The Bulgarian freelance investigative journalist Hristo Geshov said he received threats and at least two news outlets published articles attacking him and shared explicit videos and photos of him after he reported on an allegedly illegal water supply and sewage system at the Chiflika resort complex in Troyan, central Bulgaria. He also said that unknown men briefly abducted him on May 14, 2019 and released him after a news website removed his story. The police and his publisher started an investigation into his claims of abduction.
In an interview on May 18, 2019, conducted in Bulgarian and translated into an English summary for CPJ by the local investigative site Bivol, Geshov said that he received an anonymous threat on social media and that separately, some Bulgarian news outlets published sexually explicit videos of him and described him as a threat to the country.
Geshov said that on February 25, 2019, three days after his investigative report was published on the regional news site Zov News on February 22, he received death threats on Facebook. A private message, from a user the journalist does not know, said, “I’ll put your head on a stake,” and “I will rip your stomach out and walk your guts around the streets of Troyan as the last memory of free speech.”
In May 2019, the newspapers Blitz and TroyanPress published articles attacking Geshov. Both outlets mentioned his investigative reporting in Troyan.
The tabloid Blitz published articles in print and online, which CPJ has reviewed, on May 14, 15, and 16 along with sexually explicit videos of Geshov, and described the journalist as “disgusting”, “perverse” and as someone who does harm to Bulgaria. On May 14 and May 15, 2019, a local online news site in Troyan, TroyanPress, published photos, and on May 23, 2019, it published an article that compared Geshov to animals.
The videos and pictures were widely shared on other online outlets and social media, according to Geshov’s statement and CPJ’s review of the platforms.
Geshov is under police protection after authorities started an investigation into a former mayor after one of the journalist’s reports on a separate issue. The journalist was given protected witness status on March 20, 2019, after a public prosecutor started an investigation into Danail Valov, the former mayor of Cherven Bryag, in northern Bulgaria. Valov was removed from office following Geshov’s investigations in 2018 on alleged corruption in Cherven Bryag’s municipal government, including irregularities involving European Union funds. Geshov was beaten outside his home on May 10, 2018, after he reported on the alleged corruption, CPJ documented at the time.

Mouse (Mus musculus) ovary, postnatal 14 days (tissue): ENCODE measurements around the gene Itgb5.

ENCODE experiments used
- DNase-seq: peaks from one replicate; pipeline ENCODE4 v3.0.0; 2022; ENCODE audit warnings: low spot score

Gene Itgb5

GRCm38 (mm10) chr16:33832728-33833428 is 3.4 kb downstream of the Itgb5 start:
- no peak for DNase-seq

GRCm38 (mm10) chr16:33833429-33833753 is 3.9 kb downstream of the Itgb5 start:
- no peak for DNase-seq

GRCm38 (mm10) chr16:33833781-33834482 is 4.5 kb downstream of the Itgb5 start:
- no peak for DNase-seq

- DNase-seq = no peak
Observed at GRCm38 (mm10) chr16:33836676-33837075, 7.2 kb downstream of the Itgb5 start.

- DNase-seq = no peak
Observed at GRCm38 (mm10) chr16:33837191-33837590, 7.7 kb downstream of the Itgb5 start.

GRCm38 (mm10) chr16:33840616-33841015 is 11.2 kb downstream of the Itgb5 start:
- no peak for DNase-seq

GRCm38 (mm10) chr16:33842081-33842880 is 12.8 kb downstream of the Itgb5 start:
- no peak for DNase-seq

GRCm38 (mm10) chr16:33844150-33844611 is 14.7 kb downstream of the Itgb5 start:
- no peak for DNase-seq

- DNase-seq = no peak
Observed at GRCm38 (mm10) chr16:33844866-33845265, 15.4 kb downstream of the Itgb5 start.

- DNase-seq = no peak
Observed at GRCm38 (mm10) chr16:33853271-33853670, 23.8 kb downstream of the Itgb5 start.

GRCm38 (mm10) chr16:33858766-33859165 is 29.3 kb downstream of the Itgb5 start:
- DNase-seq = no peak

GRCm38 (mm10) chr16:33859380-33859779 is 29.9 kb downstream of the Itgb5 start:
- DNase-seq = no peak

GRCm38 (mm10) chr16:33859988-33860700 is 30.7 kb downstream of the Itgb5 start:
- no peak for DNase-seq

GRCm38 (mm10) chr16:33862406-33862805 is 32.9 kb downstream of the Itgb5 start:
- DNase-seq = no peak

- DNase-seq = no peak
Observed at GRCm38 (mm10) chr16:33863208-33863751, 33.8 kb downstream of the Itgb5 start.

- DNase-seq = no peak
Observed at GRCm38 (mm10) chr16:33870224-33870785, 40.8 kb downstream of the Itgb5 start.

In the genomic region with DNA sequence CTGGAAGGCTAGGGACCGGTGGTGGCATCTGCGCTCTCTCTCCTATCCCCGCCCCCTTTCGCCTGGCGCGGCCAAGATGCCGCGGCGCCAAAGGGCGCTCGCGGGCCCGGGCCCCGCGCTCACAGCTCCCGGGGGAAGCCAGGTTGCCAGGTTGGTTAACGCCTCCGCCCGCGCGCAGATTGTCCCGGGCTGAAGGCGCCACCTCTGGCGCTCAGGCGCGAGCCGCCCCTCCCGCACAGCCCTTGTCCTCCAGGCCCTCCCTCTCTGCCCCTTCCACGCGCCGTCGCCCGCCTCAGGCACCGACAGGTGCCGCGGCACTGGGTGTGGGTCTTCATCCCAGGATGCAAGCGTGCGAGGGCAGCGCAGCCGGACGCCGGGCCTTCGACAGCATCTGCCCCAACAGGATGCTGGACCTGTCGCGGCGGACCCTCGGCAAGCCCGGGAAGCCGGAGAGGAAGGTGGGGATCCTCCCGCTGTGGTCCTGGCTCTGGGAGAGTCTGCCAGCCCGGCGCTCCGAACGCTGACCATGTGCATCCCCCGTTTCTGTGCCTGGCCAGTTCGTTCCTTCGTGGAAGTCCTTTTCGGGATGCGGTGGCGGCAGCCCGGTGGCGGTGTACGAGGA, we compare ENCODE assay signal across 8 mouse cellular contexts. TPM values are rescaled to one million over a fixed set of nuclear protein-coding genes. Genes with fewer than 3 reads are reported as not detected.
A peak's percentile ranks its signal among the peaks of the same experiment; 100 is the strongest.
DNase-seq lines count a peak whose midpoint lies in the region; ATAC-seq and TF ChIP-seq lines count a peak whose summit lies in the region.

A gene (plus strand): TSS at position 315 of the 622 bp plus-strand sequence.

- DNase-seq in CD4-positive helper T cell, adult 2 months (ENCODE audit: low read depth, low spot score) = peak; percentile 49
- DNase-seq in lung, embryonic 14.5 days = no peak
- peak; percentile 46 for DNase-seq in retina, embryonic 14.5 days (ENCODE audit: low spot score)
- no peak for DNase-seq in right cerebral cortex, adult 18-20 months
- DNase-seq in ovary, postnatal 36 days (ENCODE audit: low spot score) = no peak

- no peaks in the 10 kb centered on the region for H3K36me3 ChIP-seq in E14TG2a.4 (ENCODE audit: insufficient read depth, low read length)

In his statement to CPJ, Geshov said that he was contacted by an unknown individual on May 14, 2019, who threatened that if Geshov failed to follow instructions, the journalist’s mother and sister would be killed. Geshov said that on May 14, he left without his police protection and drove to a location specified by the unidentified individual. There, he met three men who drove him in their car all night, until his report on the illegal water supply was removed from the Zov News website the following day.
On May 14, 2019, Zov News and Bivol said that Geshov had disappeared. Zov News editor-in-chief Maria Dimitrova told the daily newspaper Sega that Geshov’s mother and sister had contacted her earlier that day saying they were unable to establish contact with the reporter.
Dimitrova told the news website Mediapool that she received a phone call early on May 15 from a man who did not identify himself, who asked that she remove the article and the video of Geshov’s investigation on the alleged illegal water supply and sewage system in exchange for Geshov’s release. Dimitrova told Mediapool that she removed the article from Zov News and the video from YouTube on May 15, 2019.
CPJ could not independently verify the journalist’s account of his abduction.
In a written statement to CPJ on May 17, 2019, Zov News said that it was investigating Geshov’s disappearance.
Geshov has testified about the incident to the Bulgarian national police, Mediapool reported. The police and the prosecutor’s office have not publicly commented on the case, according to the report.
The Bulgarian Ministry of Interior, which oversees the police, did not respond to CPJ’s emailed questions.